The sun is finally shining on jewelers, and it’s not just because this week’s shows are in Las Vegas. Initial reports from LUXURY at JCK Las Vegas 2015 reveal some sizable purchases and lots of interest from retailers in the market for “something new,” according to various vendors with whom JCK spoke. Merchants came early and in force.
“Yesterday we had 170 retailers walking through,” said Andrea Hansen of Luxe Intelligence, whose multi-booth space in Elite Enclave (LUXEE11) houses 24 jewelry designers. And that was just opening day. By Wednesday she’d simply lost count. “They’re coming because they want something that can’t be found in every other store in the market.”
Tanya Farah (LUX700) is hearing similar things. Visitors to her booth are seeking out special pieces for the woman who already has big diamonds. To satiate those desires, Farah is offering cameos and styles with convertible clasps loaded with gemstones. By day two of the show, she had already written four large orders totaling well into the thousands.
Yehouda Saketkhou of Yael Designs (LUX401), like many, is moving one-of-a-kinds that range widely in terms of materials and aesthetics. “One person buys a pearl and another person buys a fire opal,” he said. The common denominator? No duplicates.
Ditto for shoppers at Andreoli USA (LUXEE2), which has had luck with unique pieces featuring pearls, gemstones, and movement. “Our flower ring with petals that move had a lot of attention,” explained vice president Caroline Hadjibay.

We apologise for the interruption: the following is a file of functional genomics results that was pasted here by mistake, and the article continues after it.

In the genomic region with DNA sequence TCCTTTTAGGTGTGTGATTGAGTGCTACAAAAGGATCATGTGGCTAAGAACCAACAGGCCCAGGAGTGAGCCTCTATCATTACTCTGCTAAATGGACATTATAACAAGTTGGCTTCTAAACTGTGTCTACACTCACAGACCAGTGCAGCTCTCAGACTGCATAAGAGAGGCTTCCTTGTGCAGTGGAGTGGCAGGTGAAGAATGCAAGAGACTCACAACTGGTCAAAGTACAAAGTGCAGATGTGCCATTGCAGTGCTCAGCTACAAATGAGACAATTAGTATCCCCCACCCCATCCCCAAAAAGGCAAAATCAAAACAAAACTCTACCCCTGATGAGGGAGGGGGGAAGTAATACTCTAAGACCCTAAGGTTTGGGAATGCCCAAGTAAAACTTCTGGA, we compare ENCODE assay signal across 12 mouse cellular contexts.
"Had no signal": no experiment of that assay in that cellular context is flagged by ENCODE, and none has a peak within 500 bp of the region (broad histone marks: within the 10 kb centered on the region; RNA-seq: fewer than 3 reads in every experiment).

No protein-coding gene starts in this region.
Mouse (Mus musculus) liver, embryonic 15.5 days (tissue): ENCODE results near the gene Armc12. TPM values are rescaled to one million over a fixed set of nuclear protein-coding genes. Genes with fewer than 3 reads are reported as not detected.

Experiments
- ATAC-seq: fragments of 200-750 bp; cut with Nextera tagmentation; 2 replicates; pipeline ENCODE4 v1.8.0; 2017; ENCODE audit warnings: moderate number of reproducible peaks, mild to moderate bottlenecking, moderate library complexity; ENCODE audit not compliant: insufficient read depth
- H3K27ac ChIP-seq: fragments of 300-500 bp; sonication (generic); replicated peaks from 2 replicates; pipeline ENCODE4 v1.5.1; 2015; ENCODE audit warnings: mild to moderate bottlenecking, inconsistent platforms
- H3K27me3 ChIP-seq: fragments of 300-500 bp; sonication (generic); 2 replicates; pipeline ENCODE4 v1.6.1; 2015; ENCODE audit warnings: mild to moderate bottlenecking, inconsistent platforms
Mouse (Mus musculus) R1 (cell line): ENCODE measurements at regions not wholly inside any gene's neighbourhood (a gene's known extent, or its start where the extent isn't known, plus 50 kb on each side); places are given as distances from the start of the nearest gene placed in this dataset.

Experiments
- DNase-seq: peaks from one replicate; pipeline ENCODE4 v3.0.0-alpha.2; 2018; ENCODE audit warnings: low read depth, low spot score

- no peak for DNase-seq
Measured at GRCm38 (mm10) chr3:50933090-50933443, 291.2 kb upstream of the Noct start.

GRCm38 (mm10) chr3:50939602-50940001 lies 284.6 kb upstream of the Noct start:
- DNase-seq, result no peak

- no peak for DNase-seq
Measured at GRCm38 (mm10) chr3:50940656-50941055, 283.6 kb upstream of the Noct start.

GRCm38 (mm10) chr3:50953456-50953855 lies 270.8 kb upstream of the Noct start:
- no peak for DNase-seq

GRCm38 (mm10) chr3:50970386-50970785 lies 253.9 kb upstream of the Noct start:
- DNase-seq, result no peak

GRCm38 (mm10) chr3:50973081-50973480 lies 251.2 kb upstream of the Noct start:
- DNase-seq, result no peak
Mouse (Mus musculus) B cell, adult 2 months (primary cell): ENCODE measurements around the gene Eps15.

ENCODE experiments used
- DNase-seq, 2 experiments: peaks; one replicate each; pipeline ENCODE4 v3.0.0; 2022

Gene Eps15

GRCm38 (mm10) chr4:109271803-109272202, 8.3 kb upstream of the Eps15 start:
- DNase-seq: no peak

Of course, price-point-driven lines are still of paramount importance. Craig Husar of Lyle Husar Designs in Brookfield, Wis., was touting the merits of his Pandora and Alex and Ani lines. “The number of customers coming into our store for those lines has transformed our business,” he said. “They have opened up the possibility of showing shoppers higher-end pieces.”
LUXURY vendors are also helping to appeal to entry-level buyers. Kirk Kara (LUX1120) debuted entry-priced styles of its most popular looks to appeal to retail-savvy first-time brides. “They’ve done all their research digitally,” said family patriarch Kirk Karaguezian. In fashion, Puja Bordia of Trésor (LUX701) increased offerings of price-sensitive karat gold stackables like adjustable gemstone bands. “Retailers like my work for the price points,” she said of her 18k gold inventory, which is rich in under-$5,000 retail prices. Doves by Doron Paloma (LUX121) also stocked up on these ticket prices due to customer demand. “I have at least six people a day asking us for price points under $3,000,” said vice president of marketing Debbie Hakimian.
Rio Tinto’s Diamonds With a Story initiative and product line was designed with this range in mind—a move that has not gone unnoticed by show attendees. “Retailers love the price points [$500 to $5,000] and want to learn more about the lines because they’re looking for something different,” said Brandee Dallow, director of diamond sales and marketing for North America. “If we can’t give our consumers products they can afford, then we’re not doing our jobs.”
Jim Rosenheim of the Tiny Jewel Box in Washington, D.C., was walking the show floor with family on Tuesday looking for plain yellow gold numbers with diamonds. “There’s a market for it,” he said. “If you look in the fashion magazines you see a lot of boho styles, so the jewelry has to be simple to go with the clothes.”
Granted, the business climate leading up to LUXURY has been inconsistent. (“Retailers had an off March through Mother’s Day,” said Doves’ Hakimian.) By now, we’ve all heard about—and discussed—the decreased foot traffic at spring’s Baselworld and Hong Kong International Jewellery Show—trends that followed some U.S. retailers home. “Business has been up and down all spring,” observed Rosenheim. Yet currently, he’s in the process of expanding his store to 6,000 square feet. How’s that for a sign of optimism?
Stacking bands in 18k gold with 0.13 ct. diamonds; $880; Sethi Couture (LUX607)
Necklace in 18k gold with 60.82 cts. t.w. turquoise, 33.94 cts. t.w. sapphires, and 3.45 cts. t.w. diamonds; $150,000; Andreoli USA (LUXEE2)
Diva collection bracelet in 18k gold with 0.35 ct. t.w. diamonds; $3,000; Eleuterio at Luxe Intelligence (LUXEE11)